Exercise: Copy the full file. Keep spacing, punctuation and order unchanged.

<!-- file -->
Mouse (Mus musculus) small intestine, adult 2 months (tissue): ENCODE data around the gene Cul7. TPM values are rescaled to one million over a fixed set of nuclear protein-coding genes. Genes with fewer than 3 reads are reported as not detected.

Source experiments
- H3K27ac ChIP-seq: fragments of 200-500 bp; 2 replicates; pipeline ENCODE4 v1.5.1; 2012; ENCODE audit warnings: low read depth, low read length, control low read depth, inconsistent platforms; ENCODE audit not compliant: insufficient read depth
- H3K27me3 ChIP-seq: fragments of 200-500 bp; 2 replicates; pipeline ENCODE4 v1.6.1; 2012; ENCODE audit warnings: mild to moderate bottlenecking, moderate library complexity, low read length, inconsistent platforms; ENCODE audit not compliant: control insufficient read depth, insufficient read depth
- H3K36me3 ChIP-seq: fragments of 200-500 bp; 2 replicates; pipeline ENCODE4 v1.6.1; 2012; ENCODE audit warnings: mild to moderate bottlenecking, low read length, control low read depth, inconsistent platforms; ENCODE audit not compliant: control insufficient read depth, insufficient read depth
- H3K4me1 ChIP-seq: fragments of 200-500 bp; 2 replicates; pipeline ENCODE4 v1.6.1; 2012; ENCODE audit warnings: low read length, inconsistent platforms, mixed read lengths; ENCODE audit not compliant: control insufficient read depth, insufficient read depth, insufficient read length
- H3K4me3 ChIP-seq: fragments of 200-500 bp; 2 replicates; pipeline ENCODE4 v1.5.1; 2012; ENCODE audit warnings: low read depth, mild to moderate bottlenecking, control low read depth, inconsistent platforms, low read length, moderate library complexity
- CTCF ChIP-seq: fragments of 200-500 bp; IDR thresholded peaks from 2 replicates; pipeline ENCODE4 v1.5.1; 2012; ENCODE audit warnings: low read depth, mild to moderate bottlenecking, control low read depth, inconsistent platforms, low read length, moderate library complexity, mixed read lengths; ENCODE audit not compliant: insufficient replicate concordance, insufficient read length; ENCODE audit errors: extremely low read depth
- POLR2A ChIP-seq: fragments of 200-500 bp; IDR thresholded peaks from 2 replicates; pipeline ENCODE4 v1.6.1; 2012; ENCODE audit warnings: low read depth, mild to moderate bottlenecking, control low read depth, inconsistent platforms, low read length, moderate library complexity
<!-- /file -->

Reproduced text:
Mouse (Mus musculus) small intestine, adult 2 months (tissue): ENCODE data around the gene Cul7. TPM values are rescaled to one million over a fixed set of nuclear protein-coding genes. Genes with fewer than 3 reads are reported as not detected.

Source experiments
- H3K27ac ChIP-seq: fragments of 200-500 bp; 2 replicates; pipeline ENCODE4 v1.5.1; 2012; ENCODE audit warnings: low read depth, low read length, control low read depth, inconsistent platforms; ENCODE audit not compliant: insufficient read depth
- H3K27me3 ChIP-seq: fragments of 200-500 bp; 2 replicates; pipeline ENCODE4 v1.6.1; 2012; ENCODE audit warnings: mild to moderate bottlenecking, moderate library complexity, low read length, inconsistent platforms; ENCODE audit not compliant: control insufficient read depth, insufficient read depth
- H3K36me3 ChIP-seq: fragments of 200-500 bp; 2 replicates; pipeline ENCODE4 v1.6.1; 2012; ENCODE audit warnings: mild to moderate bottlenecking, low read length, control low read depth, inconsistent platforms; ENCODE audit not compliant: control insufficient read depth, insufficient read depth
- H3K4me1 ChIP-seq: fragments of 200-500 bp; 2 replicates; pipeline ENCODE4 v1.6.1; 2012; ENCODE audit warnings: low read length, inconsistent platforms, mixed read lengths; ENCODE audit not compliant: control insufficient read depth, insufficient read depth, insufficient read length
- H3K4me3 ChIP-seq: fragments of 200-500 bp; 2 replicates; pipeline ENCODE4 v1.5.1; 2012; ENCODE audit warnings: low read depth, mild to moderate bottlenecking, control low read depth, inconsistent platforms, low read length, moderate library complexity
- CTCF ChIP-seq: fragments of 200-500 bp; IDR thresholded peaks from 2 replicates; pipeline ENCODE4 v1.5.1; 2012; ENCODE audit warnings: low read depth, mild to moderate bottlenecking, control low read depth, inconsistent platforms, low read length, moderate library complexity, mixed read lengths; ENCODE audit not compliant: insufficient replicate concordance, insufficient read length; ENCODE audit errors: extremely low read depth
- POLR2A ChIP-seq: fragments of 200-500 bp; IDR thresholded peaks from 2 replicates; pipeline ENCODE4 v1.6.1; 2012; ENCODE audit warnings: low read depth, mild to moderate bottlenecking, control low read depth, inconsistent platforms, low read length, moderate library complexity